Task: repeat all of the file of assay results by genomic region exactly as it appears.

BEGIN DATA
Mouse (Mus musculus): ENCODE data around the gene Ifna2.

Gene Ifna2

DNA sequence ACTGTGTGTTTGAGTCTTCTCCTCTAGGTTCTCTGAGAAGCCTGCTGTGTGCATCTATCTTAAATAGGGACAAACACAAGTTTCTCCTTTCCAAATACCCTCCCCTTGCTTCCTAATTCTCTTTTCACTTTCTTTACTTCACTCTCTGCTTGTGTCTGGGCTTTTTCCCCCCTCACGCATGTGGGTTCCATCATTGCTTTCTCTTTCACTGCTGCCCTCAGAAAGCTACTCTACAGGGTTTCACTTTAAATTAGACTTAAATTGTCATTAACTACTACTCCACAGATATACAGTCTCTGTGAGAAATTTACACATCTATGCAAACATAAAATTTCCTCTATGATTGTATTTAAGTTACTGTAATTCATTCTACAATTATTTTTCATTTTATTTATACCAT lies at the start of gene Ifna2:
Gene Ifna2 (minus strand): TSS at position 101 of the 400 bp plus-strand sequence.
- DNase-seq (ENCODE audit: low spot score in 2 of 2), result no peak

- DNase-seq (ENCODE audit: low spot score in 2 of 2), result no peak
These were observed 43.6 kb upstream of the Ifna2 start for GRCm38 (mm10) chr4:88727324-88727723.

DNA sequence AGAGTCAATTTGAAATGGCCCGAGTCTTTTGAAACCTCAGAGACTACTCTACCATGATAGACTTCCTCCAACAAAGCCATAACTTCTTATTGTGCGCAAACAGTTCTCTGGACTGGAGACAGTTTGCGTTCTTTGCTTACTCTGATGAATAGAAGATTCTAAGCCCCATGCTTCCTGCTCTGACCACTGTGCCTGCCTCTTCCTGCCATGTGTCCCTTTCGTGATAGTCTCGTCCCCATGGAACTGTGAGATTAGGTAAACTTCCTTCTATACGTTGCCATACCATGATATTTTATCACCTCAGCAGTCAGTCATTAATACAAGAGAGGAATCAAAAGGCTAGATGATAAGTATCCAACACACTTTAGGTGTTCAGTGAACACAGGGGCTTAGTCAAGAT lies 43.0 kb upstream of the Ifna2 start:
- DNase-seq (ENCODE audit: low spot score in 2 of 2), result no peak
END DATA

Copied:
Mouse (Mus musculus): ENCODE data around the gene Ifna2.

Gene Ifna2

DNA sequence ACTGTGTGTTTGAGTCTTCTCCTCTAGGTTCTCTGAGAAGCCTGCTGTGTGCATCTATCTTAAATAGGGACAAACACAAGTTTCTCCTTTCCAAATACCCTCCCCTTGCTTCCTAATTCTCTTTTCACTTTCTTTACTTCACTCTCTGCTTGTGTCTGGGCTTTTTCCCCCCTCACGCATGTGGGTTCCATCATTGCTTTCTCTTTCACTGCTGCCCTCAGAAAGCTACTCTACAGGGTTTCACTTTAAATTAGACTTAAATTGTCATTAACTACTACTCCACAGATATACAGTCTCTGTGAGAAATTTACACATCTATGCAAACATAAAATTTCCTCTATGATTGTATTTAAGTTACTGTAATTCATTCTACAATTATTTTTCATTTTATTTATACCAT lies at the start of gene Ifna2:
Gene Ifna2 (minus strand): TSS at position 101 of the 400 bp plus-strand sequence.
- DNase-seq (ENCODE audit: low spot score in 2 of 2), result no peak

- DNase-seq (ENCODE audit: low spot score in 2 of 2), result no peak
These were observed 43.6 kb upstream of the Ifna2 start for GRCm38 (mm10) chr4:88727324-88727723.

DNA sequence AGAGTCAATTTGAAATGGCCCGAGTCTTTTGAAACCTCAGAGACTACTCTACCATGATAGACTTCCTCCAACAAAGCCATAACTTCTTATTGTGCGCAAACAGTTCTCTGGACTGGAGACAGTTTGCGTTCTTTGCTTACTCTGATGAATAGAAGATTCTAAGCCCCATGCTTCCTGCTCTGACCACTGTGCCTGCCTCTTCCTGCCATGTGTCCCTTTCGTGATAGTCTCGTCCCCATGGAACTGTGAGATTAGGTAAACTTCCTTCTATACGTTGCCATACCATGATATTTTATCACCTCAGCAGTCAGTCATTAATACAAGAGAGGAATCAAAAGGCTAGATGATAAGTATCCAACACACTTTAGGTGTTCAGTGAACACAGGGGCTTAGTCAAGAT lies 43.0 kb upstream of the Ifna2 start:
- DNase-seq (ENCODE audit: low spot score in 2 of 2), result no peak